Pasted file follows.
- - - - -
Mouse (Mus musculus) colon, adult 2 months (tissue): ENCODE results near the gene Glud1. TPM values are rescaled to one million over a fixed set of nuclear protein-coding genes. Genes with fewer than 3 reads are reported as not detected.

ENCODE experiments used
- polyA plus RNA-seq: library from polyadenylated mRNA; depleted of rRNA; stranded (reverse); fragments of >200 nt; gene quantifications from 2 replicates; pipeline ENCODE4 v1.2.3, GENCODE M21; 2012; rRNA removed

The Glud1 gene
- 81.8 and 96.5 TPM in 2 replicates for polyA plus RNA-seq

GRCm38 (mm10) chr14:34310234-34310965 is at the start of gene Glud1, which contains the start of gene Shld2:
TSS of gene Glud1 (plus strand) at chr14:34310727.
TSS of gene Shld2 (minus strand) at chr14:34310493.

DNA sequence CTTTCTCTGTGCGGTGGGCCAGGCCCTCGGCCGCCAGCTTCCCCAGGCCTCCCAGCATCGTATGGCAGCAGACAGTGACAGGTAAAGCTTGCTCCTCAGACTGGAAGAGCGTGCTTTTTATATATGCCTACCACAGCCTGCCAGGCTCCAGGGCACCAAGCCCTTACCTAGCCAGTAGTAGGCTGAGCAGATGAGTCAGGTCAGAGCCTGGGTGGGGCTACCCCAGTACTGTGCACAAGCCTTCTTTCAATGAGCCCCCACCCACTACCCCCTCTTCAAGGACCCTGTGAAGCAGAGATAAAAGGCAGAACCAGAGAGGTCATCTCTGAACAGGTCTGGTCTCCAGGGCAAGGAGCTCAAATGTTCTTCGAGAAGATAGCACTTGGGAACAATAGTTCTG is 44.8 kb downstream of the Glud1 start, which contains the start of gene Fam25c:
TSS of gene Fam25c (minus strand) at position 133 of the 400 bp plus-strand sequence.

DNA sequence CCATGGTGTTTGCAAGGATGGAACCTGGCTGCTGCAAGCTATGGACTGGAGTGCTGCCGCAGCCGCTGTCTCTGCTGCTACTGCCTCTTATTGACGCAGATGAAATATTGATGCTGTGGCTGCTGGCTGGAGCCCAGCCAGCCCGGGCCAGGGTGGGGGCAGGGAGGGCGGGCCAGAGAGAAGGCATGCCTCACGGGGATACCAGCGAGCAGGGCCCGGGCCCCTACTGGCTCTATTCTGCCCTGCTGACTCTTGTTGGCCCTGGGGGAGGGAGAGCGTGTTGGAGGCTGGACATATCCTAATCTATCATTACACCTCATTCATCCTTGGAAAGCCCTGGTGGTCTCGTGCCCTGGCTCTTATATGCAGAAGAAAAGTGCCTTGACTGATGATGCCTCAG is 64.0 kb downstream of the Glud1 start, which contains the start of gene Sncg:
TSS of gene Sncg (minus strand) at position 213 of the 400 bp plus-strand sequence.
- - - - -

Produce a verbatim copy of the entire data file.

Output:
Mouse (Mus musculus) colon, adult 2 months (tissue): ENCODE results near the gene Glud1. TPM values are rescaled to one million over a fixed set of nuclear protein-coding genes. Genes with fewer than 3 reads are reported as not detected.

ENCODE experiments used
- polyA plus RNA-seq: library from polyadenylated mRNA; depleted of rRNA; stranded (reverse); fragments of >200 nt; gene quantifications from 2 replicates; pipeline ENCODE4 v1.2.3, GENCODE M21; 2012; rRNA removed

The Glud1 gene
- 81.8 and 96.5 TPM in 2 replicates for polyA plus RNA-seq

GRCm38 (mm10) chr14:34310234-34310965 is at the start of gene Glud1, which contains the start of gene Shld2:
TSS of gene Glud1 (plus strand) at chr14:34310727.
TSS of gene Shld2 (minus strand) at chr14:34310493.

DNA sequence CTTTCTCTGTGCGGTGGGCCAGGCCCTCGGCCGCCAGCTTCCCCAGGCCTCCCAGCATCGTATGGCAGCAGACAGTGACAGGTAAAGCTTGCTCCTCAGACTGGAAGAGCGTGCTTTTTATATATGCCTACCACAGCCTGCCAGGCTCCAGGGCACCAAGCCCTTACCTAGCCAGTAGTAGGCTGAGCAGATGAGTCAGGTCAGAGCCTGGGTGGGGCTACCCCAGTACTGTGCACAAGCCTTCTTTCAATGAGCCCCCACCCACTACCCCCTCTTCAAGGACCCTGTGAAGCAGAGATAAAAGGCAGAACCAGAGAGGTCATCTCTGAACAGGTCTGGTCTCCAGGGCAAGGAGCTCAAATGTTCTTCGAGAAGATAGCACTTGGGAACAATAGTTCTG is 44.8 kb downstream of the Glud1 start, which contains the start of gene Fam25c:
TSS of gene Fam25c (minus strand) at position 133 of the 400 bp plus-strand sequence.

DNA sequence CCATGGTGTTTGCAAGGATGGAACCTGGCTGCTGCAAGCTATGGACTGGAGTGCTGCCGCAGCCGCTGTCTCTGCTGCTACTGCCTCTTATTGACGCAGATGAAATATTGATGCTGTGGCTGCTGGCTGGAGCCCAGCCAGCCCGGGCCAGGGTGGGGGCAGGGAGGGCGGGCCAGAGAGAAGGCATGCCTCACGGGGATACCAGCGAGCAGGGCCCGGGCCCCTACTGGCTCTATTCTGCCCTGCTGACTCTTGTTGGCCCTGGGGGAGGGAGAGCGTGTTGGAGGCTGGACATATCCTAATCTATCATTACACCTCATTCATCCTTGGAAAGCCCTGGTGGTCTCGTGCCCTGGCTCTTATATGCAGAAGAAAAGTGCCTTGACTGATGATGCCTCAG is 64.0 kb downstream of the Glud1 start, which contains the start of gene Sncg:
TSS of gene Sncg (minus strand) at position 213 of the 400 bp plus-strand sequence.